On the non-selectivity of the current in electrochemistry
Sprache des Vortragstitels:
The Electrochemical Society of Japan Meeting 2017 - Kyushu Branch
Sprache des Tagungstitel:
Electrochemical methods like linear polarization or current transients are certainly the ?workhorse? techniques for
research into the mechanisms of aqueous corrosion and metal dissolution. While electrical current is one of the simplest
physical quantities to quantify over a large dynamic range and acquisition frequency, it suffers one major drawback ?
the nonselectivity of the electron. It is possible to count electrons passing through an electrometer, but in the final
analysis in chemical terms, we know neither where they come from nor where they go. This is why the combination of
electrochemical experiments with chemically sensitive measurements is so important.
In this presentation, we will describe the combination of an electrochemical flow-through cell coupled to an inductively
coupled plasma mass spectrometer (ICP-MS) that allows us to measure the rates of dissolution at the metal/solution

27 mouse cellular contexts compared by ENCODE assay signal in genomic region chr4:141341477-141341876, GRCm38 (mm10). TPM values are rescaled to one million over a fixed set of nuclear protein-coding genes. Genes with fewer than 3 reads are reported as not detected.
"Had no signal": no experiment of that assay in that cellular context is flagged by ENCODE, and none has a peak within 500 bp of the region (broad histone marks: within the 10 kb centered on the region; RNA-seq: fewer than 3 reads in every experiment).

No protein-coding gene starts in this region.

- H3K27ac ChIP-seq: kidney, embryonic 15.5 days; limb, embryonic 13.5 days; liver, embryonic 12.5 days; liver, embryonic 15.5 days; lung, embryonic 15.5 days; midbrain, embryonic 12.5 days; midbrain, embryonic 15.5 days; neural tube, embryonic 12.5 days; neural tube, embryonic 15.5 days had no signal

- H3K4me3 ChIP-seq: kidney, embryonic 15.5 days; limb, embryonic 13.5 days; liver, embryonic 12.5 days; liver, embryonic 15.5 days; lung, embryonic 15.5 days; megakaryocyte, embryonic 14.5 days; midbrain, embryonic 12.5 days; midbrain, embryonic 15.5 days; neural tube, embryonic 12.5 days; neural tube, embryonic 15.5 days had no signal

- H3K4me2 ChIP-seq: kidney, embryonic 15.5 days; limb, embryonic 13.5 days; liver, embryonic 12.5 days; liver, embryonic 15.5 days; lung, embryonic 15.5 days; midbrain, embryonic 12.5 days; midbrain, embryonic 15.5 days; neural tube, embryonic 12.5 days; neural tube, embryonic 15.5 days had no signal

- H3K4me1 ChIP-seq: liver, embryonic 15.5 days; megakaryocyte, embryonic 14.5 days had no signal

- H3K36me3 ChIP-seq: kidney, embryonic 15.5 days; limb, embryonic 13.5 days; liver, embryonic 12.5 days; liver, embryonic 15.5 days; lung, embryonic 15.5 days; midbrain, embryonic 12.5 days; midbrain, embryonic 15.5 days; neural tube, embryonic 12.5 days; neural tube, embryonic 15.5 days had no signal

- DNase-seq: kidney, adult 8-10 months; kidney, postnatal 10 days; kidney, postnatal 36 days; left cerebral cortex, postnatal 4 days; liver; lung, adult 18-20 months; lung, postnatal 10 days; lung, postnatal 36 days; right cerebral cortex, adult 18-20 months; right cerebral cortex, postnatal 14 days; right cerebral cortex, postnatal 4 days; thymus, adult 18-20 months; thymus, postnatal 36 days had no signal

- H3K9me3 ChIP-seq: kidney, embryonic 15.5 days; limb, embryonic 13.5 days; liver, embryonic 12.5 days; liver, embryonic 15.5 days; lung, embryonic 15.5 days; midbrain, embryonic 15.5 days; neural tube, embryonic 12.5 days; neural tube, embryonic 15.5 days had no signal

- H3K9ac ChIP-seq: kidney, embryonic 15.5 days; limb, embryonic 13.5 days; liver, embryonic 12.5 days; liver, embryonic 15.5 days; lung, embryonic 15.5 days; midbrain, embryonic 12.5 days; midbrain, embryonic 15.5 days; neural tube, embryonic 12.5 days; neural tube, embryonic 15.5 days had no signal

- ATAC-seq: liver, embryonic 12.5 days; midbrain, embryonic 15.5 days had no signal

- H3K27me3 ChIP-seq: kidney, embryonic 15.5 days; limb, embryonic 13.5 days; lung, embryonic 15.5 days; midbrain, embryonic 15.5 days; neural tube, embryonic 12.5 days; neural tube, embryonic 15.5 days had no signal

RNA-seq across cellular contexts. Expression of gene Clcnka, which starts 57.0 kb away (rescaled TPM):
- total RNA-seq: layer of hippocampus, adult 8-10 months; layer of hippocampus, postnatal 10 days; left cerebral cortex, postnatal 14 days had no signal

interface (1). This technique allows us to determine how much of the current is used for the generation of soluble metal
species and how much is used for formation of residual films on the metal surface. The presented work will focus on
highly corrosion resistant materials like titanium, niobium and tantalum.
In case of titanium we found that only a few percent of the total current is used for generation of soluble Ti species
while the majority is used for oxide formation. It was additionally found that oxygen evolution which occurs on Ti at
higher applied potentials does not increase the dissolution rate (2).
For tantalum which is typically considered as one of the most corrosion resistant metals we found a spontaneous
dissolution rate of about 0.3 pg s-1 cm-2 in concentrated sulfuric acid. During the electrochemical experiments up to
8VSHE less than 0.3% of the total current was used for generation of soluble Ta species reflecting its extremely high
level of passivity (3).
Sprache der Kurzfassung:
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